Israel alleges “security reasons” to deport those who show solidarity with Palestine

{Em português} {Another English version was published by Mondoweiss and Al-Haq}
{In Hebrew, translated and published by Zo HaDerech, the Communist Party of Israel’s newspaper}

Messages on the walls and on the bunks declare: “for each International Solidarity Movement you deport back home, ten more will come!” Reading these phrases written with tooth paste or even food – this is how the hours went by in an Israeli facility of the Ministry of Interior Population, Immigration and Borders Authority (PIBA), where me and so many others before and after me were taken to wait for deportation. After hours of interrogation at the International Airport Ben Gurion, in Tel-Aviv, we were declared banned for 10 years, for “security reasons” – with no further explanation. We are threats.

By Moara Crivelente

Interior of the vehicle transporting to Ministry of Interior Population, Immigration and Borders Authority center. (Photo: Moara Crivelente)

Interior of the vehicle in which people about to be deported are taken to the
PIBA facility and back to the airport. Photo: Moara Crivelente

The Israeli policy of deporting activists who show solidarity with the Palestinian cause for the end of the occupation is no news. In 2003, for instance, eight members of the International Solidarity Movement, all European and North-American, were deported because they were protesting against the confiscation of Palestinian land for the construction of the Israeli wall near Jenin, in the occupied West Bank, or because they were moving roadblocks near Nablus, to draw attention to the obstacles to Palestinian movement in their own territories.

In 2011, about two hundred activists were detained and deported when they arrived at the airport. A news article of the Israeli paper Haaretz dated July, 2011, informs that a group of 25 people who were “suspected of being pro-Palestinian activists” would have their entries denied.

Besides them, 69 others had already been questioned those days and their fate was deportation. Israel’s Ministry of Transport had also delivered air companies a list with the names of 342 other people who were not supposed to be allowed boarding the planes. Haaretz’s 2011 article says that “Israel has thus far been successful in preventing the entry of 200 passengers wishing to come to Israel as part of the Welcome to Palestine campaign, which had organized a ‘fly-in’ to the Middle East this weekend for solidarity visits in the Palestinian territories.”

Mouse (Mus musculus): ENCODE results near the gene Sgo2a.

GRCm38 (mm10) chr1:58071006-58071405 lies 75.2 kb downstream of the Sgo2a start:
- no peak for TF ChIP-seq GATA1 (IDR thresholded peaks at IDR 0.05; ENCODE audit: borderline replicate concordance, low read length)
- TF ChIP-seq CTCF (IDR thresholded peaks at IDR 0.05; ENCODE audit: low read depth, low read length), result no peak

This is only a part of the Israeli tactics of persecuting any demonstration of solidarity with the Palestinians. The academic campaigns and the movement for Boycott, Divestment and Sanctions have been the most visible targets. There is also persecution of Israeli human rights organizations and a soldiers’ network which has decided to give testimonies about the Army’s arbitrariness in occupied Palestine – Breaking the Silence.

There are also numerous cases of Palestinians deported by Israel since the beginning of the military occupation. From 1967 to 1992, according to B’Tselem, Israel has deported 1,522 Palestinians from their own territories. In 2002, 32 people were deported from the West Bank to the Gaza Strip for “administrative reasons”, with no charges against the deportees of without their defenses being heard.

Deporting solidarity for “security reasons”

During the seven hours waiting at the airport, I was repeatedly questioned. Right in the first time, a pair working with the security services told me that it was decided: I was about to be deported, unless – said the one who played the role of the understanding – I cooperate.